The Bears don’t have to have nearly as many press conferences as they do. Scott Drew is always so positive and delves into whatever we ask for a long time, even when my internet connection is far worse than the money I fork over to ATT should warrant.

Tang did a great job fielding a host of questions in his two game stint at his head coach, which is a reminder that it’s ridiculous someone else hasn’t hired him to head a team. If I were Wichita State, my search would start and end with him. But until a program makes a great decision, the Bears are blessed to have him.

David Kaye, Baylor’s assistant athletic director for communications, has been wonderful in getting everything set up and providing unique stats and game notes. He also donated a kidney this summer.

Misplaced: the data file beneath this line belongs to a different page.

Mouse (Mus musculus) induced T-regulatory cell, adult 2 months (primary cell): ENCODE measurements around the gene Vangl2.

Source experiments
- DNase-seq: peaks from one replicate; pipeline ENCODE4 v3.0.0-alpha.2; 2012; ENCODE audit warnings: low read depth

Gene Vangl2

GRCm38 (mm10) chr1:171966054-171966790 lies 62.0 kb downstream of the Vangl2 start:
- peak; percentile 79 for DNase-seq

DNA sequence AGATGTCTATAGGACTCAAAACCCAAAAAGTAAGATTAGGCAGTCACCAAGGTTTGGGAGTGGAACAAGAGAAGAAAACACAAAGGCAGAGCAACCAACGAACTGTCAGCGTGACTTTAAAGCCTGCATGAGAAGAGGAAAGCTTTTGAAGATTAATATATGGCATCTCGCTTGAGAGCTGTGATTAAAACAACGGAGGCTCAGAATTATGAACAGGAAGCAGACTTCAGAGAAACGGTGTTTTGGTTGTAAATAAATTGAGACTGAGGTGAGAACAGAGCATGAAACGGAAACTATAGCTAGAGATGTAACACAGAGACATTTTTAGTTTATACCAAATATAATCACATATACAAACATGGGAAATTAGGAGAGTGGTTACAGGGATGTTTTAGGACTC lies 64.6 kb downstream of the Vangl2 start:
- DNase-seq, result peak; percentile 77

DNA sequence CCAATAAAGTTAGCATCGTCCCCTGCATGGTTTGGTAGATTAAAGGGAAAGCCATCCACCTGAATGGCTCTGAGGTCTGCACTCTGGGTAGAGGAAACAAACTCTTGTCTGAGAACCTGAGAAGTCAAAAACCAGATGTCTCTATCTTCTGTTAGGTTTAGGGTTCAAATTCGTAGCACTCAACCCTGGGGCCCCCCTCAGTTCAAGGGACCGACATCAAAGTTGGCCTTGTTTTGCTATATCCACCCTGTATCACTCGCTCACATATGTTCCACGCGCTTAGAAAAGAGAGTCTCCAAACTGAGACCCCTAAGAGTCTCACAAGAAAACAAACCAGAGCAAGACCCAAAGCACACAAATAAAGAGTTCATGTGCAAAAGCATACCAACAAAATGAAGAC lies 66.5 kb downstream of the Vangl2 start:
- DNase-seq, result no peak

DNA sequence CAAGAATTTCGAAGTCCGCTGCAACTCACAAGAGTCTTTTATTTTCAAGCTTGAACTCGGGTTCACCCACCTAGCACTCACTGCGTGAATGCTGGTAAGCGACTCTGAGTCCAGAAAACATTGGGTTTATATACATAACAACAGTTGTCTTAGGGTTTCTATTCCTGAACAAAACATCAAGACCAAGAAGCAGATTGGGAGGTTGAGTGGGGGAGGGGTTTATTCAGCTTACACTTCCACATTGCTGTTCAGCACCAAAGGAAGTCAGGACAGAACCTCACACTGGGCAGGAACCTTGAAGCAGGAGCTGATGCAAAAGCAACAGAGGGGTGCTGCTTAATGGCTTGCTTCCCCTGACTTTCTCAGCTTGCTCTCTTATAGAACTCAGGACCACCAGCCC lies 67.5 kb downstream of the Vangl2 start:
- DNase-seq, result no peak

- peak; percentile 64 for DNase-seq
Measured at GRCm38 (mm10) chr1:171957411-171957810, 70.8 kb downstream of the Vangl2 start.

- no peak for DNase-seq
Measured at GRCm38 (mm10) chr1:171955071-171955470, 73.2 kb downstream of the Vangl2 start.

And the players probably don’t need to hear a Midwestern man like me ask about a random play from two games ago (Mitchell rolled with it when I asked him about Butler’s euro step pass to him for three). But I do deeply appreciate the opportunity to try and learn more about the game and speak with people on such a great team. It’s also a good change from some of the less fun days being a lawyer (there are plenty of fun days doing that too).

I would certainly trade the virus disappearing for not being able to attend the press conferences. But some weeks are truly awful right now, and covering this team has been the highlight of my year.